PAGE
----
ASiA celebrates Asian Pacific American Heritage Month at Community Flex Time


Leo Saperstein

ASiA Club Leaders present on APAH month and introduce video presentations.

Fallon Dern and Leo Saperstein

The Asian Students in Action (ASiA) Club led an all-community celebration of Asian Pacific American Heritage (APAH) Month at Community Flex Time May 4.

Club leaders Mia Shelton ’21, Chelsea Cho ’21, Iris Huang ’21 and Kimberly Wang ’21 began the webinar by defining APAH Month as a celebration of all the different Asian American cultures. Wang said Asian American people can have very different heritages.

“This year, ASiA has been focused on asking ourselves questions about our identity as Asian Americans, and also building a community of pride, empathy and celebration for our similarities and our differences,” Wang said. “For many, our culture is a blend of so many different factors that differentiate each person’s perception of their own heritage.”

The event featured discussion led by ASiA leaders followed by short videos

In a discussion about Asian American struggles throughout United States history, Shelton and Cho addressed both the personal connections that many Asian Americans have to their history and the widespread racism they face. Cho said the aim of APAH Month is to encourage others to shift their perspective on Asian American people.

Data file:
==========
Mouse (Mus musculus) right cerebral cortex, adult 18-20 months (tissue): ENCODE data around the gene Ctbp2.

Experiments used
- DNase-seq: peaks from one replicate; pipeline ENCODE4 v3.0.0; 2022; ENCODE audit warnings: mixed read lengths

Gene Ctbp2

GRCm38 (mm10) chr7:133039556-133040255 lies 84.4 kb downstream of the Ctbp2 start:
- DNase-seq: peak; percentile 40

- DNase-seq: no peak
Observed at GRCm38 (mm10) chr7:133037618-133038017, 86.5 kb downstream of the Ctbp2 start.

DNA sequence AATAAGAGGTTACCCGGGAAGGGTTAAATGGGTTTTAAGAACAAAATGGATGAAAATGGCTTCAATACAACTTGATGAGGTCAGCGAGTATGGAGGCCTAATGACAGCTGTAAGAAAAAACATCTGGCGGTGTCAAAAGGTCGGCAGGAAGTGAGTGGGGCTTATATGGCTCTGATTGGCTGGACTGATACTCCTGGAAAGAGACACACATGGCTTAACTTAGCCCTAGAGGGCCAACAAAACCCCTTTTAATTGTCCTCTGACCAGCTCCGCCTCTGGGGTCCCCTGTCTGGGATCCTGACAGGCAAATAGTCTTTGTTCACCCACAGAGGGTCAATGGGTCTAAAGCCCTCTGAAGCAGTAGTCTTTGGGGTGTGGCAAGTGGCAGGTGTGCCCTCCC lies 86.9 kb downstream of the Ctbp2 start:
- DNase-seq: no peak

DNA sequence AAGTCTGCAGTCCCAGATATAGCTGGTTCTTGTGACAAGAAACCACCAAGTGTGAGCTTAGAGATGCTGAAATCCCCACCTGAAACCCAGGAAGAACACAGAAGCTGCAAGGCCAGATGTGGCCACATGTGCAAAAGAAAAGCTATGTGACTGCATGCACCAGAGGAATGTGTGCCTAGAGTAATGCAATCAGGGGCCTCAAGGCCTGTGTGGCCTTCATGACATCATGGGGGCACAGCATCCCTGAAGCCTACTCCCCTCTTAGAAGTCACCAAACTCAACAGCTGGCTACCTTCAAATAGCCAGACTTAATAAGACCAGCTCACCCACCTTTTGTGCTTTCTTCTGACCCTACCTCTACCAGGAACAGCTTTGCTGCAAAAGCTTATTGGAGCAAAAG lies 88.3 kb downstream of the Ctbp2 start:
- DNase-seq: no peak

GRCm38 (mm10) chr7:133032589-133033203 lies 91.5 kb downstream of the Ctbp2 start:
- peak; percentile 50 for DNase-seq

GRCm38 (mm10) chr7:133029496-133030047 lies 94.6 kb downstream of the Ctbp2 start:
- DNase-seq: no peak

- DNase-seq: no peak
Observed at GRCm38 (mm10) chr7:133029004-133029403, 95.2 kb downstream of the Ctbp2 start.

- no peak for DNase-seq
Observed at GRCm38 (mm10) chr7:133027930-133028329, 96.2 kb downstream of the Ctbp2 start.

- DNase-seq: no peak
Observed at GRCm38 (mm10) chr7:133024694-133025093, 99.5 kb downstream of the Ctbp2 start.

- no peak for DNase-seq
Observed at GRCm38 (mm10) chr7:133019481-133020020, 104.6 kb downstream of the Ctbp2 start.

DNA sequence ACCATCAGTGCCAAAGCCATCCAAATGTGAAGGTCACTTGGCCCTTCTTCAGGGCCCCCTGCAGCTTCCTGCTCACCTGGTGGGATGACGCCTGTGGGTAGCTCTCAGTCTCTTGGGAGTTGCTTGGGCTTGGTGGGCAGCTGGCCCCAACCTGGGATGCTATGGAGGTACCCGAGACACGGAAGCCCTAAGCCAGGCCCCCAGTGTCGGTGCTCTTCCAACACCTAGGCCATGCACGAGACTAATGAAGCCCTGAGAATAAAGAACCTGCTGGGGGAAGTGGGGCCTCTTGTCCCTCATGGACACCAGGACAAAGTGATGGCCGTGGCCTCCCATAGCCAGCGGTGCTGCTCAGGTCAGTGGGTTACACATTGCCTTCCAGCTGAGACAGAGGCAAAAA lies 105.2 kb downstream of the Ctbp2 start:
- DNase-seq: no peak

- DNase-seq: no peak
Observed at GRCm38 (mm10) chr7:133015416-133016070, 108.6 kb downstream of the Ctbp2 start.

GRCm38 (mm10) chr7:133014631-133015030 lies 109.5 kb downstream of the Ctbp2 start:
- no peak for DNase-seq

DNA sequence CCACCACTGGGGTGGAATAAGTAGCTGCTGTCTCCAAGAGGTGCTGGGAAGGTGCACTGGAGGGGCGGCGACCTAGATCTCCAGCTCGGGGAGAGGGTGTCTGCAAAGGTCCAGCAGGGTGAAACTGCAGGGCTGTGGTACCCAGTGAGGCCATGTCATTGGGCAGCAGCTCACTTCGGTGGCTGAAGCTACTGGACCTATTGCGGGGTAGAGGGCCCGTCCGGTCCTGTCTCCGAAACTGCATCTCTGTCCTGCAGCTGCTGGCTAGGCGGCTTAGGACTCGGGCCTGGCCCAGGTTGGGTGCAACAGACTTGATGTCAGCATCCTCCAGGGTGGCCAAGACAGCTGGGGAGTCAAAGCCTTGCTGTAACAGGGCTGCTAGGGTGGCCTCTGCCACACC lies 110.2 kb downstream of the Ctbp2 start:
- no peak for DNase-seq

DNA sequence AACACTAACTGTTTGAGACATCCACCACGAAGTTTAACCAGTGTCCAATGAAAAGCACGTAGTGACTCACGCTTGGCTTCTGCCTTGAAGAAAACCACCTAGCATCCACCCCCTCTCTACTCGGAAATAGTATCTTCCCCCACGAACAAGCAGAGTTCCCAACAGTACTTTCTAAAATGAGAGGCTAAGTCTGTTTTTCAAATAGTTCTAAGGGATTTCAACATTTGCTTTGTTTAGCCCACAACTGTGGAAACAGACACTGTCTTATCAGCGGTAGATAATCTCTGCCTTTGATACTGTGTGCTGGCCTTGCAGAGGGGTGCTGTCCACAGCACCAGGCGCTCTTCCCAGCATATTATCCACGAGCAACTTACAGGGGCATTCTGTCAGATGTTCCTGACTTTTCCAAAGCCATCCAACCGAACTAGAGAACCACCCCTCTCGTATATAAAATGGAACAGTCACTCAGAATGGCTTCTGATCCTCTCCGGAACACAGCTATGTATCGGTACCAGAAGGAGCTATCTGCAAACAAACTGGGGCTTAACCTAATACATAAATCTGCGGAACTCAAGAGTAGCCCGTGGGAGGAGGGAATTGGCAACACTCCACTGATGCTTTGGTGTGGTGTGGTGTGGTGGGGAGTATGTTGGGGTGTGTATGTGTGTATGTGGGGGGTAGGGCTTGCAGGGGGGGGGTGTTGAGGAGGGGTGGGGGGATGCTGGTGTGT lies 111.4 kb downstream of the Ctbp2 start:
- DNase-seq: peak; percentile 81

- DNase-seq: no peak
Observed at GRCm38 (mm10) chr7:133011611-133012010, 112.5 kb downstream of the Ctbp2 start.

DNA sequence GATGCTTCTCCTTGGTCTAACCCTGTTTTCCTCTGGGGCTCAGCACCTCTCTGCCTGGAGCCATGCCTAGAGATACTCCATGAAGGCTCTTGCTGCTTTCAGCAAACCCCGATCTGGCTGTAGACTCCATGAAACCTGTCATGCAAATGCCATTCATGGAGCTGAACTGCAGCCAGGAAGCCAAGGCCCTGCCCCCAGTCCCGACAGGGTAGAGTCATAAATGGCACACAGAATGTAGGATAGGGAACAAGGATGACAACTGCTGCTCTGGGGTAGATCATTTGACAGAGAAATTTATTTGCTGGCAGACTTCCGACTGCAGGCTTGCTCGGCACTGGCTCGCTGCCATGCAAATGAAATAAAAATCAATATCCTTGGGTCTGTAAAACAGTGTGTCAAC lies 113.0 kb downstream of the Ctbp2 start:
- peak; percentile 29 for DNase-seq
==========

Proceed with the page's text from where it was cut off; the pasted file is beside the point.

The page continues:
“Advocating for Asian Americans isn’t just asking people to not kill our elderly,” Cho said. “It’s about challenging how you and the people around you enforce stereotypes about Asian Americans and exclude members of the AAPI from spaces controlled by dominant white American cultures.”

Shelton said the rise in consumption of Asian culture, such as beauty products, food and clothing, has not included a proportional boost in empathy for Asian communities.

“Our culture and even our bodies are commodified and consumed,” Shelton said. “Just because you see Asian culture around you doesn’t mean that you know it, and especially doesn’t mean that you own it. Please try to learn and dig deeper than just enjoying our food or laughing at not being able to pronounce the words on the menu.”

Videos featured students and faculty 

ASiA then presented multiple videos, which highlighted Asian American culture and featured student perspectives on being Asian American. Ben Kim ’21 said he remembers coming to understand his Asian American identity on his first day of school.

“I was on the playground, playing soccer with other kids, and another kid came up to me, and trying to be nice, he asked, ‘Hey, are you Chinese? Japanese?’,” Kim said. “Since I wasn’t either, it made me realize that my identity really was Korean-American.”